By Kelly Ma
Indigenous perspectives in STEM? Indigenous engineers? Indigineering? These terms may sound awkward and unusual for the typical engineering student at McGill, but they form a part of a broader problem that affects our faculty. McGill University, like many top-tier schools in Canada, lacks diversity in the makeup our student population. While 29.4% of enrolled McGillians are international students, this number drops to almost nothing when we observe the percentage of indigenous students
I myself do not identify as indigenous, nor do I claim to be particularly knowledgeable in such regards. McGill can be considered progressive in many fields (Rez Project, anyone?), but there is a serious lack of support for indigenous students in engineering. McGill itself is situated on the traditional territory of the Kanien’kehà:ka (People of the Flint), a founding nation of the Haudenosaunee Confederacy. Currently, the Faculty of Engineering collaborates with First Peoples’ House (FPH) to encourage potential students to self-declare their Indigenous identity when completing their application for admission. This provides new-admits with access to enhanced services, job and career postings, scholarships, awards and bursaries, and social and cultural events.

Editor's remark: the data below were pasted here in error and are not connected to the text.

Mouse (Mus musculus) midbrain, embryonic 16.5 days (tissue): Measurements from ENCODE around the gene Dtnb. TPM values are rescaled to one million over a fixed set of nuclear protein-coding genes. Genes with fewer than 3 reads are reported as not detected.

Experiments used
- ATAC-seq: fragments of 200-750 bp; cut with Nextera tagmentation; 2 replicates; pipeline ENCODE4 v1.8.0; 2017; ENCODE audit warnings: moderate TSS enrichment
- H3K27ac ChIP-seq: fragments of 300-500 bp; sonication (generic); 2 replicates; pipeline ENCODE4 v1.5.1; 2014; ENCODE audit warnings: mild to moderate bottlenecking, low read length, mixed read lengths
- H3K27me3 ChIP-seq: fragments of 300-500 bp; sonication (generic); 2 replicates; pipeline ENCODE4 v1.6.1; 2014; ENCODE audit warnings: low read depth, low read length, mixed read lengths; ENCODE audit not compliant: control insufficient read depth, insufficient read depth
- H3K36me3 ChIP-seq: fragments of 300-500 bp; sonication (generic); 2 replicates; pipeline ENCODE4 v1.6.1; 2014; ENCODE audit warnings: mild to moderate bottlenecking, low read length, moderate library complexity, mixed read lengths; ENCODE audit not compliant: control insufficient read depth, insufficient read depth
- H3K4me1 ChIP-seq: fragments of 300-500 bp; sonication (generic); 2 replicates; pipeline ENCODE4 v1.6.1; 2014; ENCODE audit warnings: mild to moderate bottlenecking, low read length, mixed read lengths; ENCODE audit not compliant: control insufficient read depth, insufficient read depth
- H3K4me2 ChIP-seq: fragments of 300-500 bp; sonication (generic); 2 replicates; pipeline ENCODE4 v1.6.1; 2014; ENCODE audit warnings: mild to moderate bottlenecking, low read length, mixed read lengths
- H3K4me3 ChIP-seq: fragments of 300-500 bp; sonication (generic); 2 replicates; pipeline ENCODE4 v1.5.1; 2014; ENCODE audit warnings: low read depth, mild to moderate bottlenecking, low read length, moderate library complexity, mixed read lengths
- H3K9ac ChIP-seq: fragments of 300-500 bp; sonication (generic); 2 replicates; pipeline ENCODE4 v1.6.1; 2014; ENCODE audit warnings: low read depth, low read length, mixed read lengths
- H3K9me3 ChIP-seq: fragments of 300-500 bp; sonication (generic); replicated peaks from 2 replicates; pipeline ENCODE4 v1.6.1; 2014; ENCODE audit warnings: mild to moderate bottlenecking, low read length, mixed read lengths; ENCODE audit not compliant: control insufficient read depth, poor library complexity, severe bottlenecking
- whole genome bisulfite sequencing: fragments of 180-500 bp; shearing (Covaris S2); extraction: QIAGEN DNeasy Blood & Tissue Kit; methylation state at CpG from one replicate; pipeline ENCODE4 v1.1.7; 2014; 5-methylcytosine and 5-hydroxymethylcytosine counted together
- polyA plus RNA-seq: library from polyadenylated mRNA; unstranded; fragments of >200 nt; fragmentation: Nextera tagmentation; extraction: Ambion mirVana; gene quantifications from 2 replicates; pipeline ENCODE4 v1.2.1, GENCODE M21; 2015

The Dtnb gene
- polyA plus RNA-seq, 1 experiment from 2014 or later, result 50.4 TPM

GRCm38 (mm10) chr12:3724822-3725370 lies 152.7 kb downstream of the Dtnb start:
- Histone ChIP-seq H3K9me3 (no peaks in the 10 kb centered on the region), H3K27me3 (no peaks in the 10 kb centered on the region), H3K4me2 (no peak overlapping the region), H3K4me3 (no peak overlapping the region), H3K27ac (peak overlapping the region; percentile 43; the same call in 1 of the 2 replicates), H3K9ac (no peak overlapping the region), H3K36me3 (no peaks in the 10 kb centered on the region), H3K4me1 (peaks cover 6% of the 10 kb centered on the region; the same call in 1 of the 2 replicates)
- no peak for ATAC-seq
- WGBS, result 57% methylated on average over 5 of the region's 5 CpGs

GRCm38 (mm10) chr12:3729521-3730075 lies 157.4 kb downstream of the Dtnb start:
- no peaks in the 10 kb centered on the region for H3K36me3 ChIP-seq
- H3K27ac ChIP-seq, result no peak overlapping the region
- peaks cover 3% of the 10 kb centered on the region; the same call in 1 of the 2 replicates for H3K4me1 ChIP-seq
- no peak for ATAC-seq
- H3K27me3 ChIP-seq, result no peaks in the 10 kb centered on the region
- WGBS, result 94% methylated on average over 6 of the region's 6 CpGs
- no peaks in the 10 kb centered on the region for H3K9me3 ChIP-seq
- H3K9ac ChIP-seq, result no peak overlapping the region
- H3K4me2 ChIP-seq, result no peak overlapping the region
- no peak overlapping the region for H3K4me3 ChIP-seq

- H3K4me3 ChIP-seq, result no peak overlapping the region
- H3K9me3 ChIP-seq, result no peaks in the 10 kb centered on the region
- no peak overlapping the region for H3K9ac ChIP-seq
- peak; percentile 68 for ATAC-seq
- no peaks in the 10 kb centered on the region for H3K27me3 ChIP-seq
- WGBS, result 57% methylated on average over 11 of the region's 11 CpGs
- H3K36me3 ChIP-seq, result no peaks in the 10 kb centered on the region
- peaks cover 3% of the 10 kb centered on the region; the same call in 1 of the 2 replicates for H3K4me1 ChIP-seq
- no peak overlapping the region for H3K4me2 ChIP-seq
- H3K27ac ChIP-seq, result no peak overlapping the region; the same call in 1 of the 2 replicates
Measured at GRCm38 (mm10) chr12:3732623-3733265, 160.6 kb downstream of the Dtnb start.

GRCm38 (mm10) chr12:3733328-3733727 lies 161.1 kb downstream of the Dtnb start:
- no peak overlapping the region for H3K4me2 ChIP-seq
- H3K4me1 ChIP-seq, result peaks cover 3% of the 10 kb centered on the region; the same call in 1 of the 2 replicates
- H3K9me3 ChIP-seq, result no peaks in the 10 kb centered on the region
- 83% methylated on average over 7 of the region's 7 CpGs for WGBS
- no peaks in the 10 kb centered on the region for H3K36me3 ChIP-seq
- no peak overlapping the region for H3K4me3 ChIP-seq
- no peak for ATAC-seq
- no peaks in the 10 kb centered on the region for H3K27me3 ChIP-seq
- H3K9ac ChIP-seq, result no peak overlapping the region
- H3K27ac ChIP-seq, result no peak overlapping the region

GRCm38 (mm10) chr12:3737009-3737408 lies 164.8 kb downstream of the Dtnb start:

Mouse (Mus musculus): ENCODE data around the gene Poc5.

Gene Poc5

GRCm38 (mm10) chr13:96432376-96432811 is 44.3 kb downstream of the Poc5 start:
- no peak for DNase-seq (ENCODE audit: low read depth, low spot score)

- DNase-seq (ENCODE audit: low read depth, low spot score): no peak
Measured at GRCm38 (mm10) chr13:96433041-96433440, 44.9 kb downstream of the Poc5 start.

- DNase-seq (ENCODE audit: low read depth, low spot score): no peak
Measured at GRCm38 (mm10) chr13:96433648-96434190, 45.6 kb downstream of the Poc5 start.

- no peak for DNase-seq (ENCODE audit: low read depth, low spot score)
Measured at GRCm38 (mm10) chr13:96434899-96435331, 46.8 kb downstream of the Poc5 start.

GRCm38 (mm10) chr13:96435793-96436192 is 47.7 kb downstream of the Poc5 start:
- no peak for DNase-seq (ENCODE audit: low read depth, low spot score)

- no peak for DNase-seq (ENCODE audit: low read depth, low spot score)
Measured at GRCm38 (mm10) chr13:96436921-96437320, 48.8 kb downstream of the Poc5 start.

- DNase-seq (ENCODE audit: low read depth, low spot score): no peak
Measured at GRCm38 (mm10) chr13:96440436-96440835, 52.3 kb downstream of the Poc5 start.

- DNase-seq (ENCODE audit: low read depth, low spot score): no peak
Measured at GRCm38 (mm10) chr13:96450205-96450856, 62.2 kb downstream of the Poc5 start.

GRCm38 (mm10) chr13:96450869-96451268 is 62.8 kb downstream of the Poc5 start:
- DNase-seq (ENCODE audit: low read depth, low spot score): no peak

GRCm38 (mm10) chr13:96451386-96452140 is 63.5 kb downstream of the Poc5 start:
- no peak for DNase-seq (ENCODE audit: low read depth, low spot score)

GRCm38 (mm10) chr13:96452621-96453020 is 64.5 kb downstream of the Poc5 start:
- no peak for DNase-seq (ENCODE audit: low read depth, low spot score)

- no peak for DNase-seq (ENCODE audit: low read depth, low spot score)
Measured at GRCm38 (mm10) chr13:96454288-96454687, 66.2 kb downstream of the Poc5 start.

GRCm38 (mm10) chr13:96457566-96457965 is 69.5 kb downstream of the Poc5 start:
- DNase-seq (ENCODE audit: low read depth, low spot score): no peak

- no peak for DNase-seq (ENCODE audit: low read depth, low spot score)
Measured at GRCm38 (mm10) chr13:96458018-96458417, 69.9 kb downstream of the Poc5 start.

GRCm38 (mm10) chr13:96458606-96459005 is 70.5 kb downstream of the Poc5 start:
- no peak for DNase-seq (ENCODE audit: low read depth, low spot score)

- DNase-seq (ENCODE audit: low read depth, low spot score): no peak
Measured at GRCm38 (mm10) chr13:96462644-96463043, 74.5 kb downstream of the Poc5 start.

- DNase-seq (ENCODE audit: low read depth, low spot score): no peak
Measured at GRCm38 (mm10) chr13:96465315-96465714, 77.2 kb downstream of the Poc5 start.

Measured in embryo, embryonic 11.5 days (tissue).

However, there is little cooperation between our faculty and the McGill branch of the American Indian Science and Engineering Society (AESIS). Sydney Kuppenbender is a member of McGill’s AESIS chapter, which is involved in providing opportunities and spreading awareness about indigenous involvement (or exclusion) within STEM fields. “We collaborate with Let’s Talk Science Montreal, the Indigenous Student Alliance, the Indigenous Health Professions Partnership just to name a few.” Other universities, such as UManitoba, offer a specialized Engineering Access Program (ENGAP) that addresses the needs of indigenous applicants. This, coupled with outreach operations that introduce STEM fields to younger students, are effective in stimulating an upsurge in indigenous applicants at UManitoba. Since many limitations for indigenous students are systemic, we must place STEM awareness in a position of utmost importance.
What can we do to help? Currently, POWE performs caravan visits at high schools in the Montréal region to increase female enrolment in engineering. Similar initiatives should be taken for indigenous students because there is only so much FPH can do with their limited staff members. Joel Grant, an indigenous materials engineering student, highlights that “maths and physics at the highest level in high school is often not offered in [indigenous] communities”. Moreover, additional scholarships must be created to help finance the cost of residence and tuition at McGill. Without sufficient funding, there are limited resources to boost indigenous enrolment within our faculty. Next, we must consider strategies to retain enrolment once students arrive at university. Upgrading our supply of free tutoring services (make FPH bigger and better!) and mental health facilities would be beneficial for enrolled indigenous students.